Giles' perception of Xander and Anya as unfunny makes sense, though I'm sure some of us (me) has shared similar sentiments towards Xander's comedy routine. What's interesting, however, is whether if Xander's deadpan is a result of Giles' skewed perception, or if it's really Xander's subconsciousness crossing over to Giles' and making deadpan jokes. Yes, dreams crossing over, because Willow here addresses Giles as "Rupert," hinting at her long-term crush and intimacy with Giles, an information that should only be known to Willow herself.

Unlike Willow and Xander, Giles has almost no insecurity about himself. In spite of his midlife crisis and regret over "Helpless", he's confident about his place in the world - guiding Buffy. Hence, he's confident and singing professionally when performing on stage, unlike Willow who saw herself as a fool in her own dream. Appropriately, unlike Willow and especially Xander, I have little to say about Giles because his character lacks in flaws, and therefore, not much character development is needed to be expressed in his dream (hence the shortest dream sequence out of all four). Giles' only fault isn't even a real fault: he's aging and couldn't fit in with the Scoobies.

And finally, the Slayer, the combination of the three Scoobies (id, ego and superego).

Buffy's dream is unique in that it's more about foreshadowing of what's to come over the next three seasons of Buffy:

Yikes. Take a chill pill, Dawn. 😆

But there is still representation of Buffy's worries in her dream: solitude. Buffy's fears have always been about being alone. It's also why her going solo was such a big deal last episode because it's the Achilles' heel of the Slayer: no friends. In her dream, Anya's the one who wakes up next to her, not Willow. Xander is seen heading upstairs at school, but in a way as if he's trying to get away from her.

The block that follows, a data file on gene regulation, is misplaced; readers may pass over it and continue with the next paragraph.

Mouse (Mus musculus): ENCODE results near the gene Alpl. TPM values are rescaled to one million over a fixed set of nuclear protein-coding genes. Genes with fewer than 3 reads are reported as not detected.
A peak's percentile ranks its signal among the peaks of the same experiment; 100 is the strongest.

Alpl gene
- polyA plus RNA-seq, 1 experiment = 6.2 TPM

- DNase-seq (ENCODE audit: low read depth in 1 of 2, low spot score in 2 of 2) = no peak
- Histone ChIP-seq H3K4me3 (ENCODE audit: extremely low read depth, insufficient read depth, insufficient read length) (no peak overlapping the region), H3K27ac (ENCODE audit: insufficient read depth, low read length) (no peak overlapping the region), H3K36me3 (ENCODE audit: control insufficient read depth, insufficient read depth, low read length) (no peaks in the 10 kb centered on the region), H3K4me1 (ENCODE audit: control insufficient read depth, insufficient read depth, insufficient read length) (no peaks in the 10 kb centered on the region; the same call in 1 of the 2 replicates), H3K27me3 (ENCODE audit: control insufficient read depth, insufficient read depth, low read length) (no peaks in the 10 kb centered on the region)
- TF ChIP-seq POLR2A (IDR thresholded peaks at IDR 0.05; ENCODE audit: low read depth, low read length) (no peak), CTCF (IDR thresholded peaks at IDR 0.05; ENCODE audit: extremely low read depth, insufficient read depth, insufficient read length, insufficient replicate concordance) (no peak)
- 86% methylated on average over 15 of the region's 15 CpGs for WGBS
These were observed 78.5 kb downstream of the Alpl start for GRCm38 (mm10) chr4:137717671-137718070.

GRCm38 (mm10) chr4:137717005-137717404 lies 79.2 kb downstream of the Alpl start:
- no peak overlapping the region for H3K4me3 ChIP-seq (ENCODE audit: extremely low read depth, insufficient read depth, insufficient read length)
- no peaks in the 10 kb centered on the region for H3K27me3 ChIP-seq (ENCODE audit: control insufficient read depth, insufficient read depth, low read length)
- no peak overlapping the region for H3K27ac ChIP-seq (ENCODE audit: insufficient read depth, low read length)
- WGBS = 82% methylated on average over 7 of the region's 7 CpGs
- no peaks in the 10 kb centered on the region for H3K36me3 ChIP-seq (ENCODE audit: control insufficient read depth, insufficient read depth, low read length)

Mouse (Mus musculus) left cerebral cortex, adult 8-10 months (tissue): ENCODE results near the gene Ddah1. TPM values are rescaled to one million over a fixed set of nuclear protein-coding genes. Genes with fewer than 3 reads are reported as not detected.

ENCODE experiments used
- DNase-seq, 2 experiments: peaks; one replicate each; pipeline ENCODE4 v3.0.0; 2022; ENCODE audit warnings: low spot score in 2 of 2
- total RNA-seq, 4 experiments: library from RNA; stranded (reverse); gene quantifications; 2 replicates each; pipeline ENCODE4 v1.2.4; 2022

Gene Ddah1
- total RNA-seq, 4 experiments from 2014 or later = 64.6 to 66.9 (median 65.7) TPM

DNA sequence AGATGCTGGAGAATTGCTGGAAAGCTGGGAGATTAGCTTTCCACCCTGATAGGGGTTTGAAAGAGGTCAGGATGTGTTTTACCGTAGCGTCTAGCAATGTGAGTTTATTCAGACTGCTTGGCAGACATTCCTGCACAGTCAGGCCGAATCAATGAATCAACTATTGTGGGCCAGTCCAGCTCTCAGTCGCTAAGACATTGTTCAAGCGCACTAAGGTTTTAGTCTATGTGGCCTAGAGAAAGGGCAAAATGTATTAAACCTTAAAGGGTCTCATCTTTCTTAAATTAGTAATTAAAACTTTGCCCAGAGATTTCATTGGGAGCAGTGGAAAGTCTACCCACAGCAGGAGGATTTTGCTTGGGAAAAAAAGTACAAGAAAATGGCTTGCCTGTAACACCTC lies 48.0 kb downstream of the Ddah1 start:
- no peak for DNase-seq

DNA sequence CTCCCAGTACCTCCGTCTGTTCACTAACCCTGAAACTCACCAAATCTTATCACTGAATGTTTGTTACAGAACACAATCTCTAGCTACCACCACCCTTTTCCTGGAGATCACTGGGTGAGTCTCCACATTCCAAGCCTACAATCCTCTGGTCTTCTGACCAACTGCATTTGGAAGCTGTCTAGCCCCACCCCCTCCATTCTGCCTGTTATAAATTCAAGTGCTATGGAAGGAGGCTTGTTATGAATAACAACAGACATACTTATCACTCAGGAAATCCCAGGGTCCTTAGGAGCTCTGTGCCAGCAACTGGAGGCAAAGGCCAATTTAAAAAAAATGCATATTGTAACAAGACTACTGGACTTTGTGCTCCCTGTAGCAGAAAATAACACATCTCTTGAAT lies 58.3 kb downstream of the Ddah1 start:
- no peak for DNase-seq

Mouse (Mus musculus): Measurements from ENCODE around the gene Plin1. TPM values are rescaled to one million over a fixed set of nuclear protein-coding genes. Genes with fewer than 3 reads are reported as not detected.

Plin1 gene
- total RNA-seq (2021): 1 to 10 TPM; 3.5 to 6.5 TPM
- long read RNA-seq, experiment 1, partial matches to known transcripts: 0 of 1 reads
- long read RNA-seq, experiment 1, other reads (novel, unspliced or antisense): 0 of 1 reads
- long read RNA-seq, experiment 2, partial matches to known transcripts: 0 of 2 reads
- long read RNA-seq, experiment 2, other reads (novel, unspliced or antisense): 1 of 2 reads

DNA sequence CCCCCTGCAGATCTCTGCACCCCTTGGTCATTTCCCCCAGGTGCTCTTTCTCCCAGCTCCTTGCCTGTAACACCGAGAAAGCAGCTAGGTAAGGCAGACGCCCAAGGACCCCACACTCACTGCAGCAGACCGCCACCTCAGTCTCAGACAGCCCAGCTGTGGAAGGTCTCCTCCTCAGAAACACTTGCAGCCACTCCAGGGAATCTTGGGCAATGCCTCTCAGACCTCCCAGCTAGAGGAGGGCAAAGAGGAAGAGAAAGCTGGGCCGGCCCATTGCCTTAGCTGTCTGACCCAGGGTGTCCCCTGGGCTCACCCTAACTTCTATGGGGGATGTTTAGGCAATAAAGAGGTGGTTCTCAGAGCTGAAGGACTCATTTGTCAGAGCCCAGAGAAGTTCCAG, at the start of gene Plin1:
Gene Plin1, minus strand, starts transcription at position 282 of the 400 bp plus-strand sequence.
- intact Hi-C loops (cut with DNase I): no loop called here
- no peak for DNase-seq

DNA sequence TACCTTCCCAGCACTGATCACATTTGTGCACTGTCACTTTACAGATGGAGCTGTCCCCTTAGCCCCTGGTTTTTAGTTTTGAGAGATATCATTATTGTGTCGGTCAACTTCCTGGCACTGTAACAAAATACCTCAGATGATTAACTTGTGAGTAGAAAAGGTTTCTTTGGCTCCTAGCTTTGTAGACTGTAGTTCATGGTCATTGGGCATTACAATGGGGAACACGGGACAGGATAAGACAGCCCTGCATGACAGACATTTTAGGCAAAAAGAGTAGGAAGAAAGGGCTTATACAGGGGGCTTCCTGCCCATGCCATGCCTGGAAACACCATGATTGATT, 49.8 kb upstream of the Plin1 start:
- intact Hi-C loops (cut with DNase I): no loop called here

The scene with Joyce is painful to watch because of what I know is coming (almost gives me a aneurysm just thinking about it ;)). The meaning behind Buffy's separation from her mum by a wall is obvious, and also the fact that she's distracted by other things going on in her life as she walks away before Joyce finishes her sentence. Yet such a straightforward scene carries such a powerful weight even if you're unaware of what follows since Buffy has already began to drift apart from her mother at this point.

The Riley/Adam scene is representative of Buffy's lack of trust towards her boyfriend, a fact that would DEFINITELY not be justified I'm sure. It's not as if Riley's gonna go cheat on her and visit the brothel at some point... But regardless, Buffy's been worried about any romantic relationship of hers going awry ever since Bangel ended, and with good reasons (considering how Parker turned out). If only Briley was in fact a healthy relationship instead of one that didn't originate from keeping secret identities from each other, then Buffy's trust issues of Riley might not have been justified (at this point).

My problems with Sineya's portrayal aside, the desert talk between her and Buffy is not only fantastic writing, it's important character development. As I've mentioned, the three Scoobies have very skewed views of Buffy and her Slayer duties. Buffy says otherwise:

"I walk. I talk. I shop. I sneeze.
I'm gonna be a fireman when the floods roll back.
There's trees in the desert since you moved out,
and I don't sleep on a bed of bones."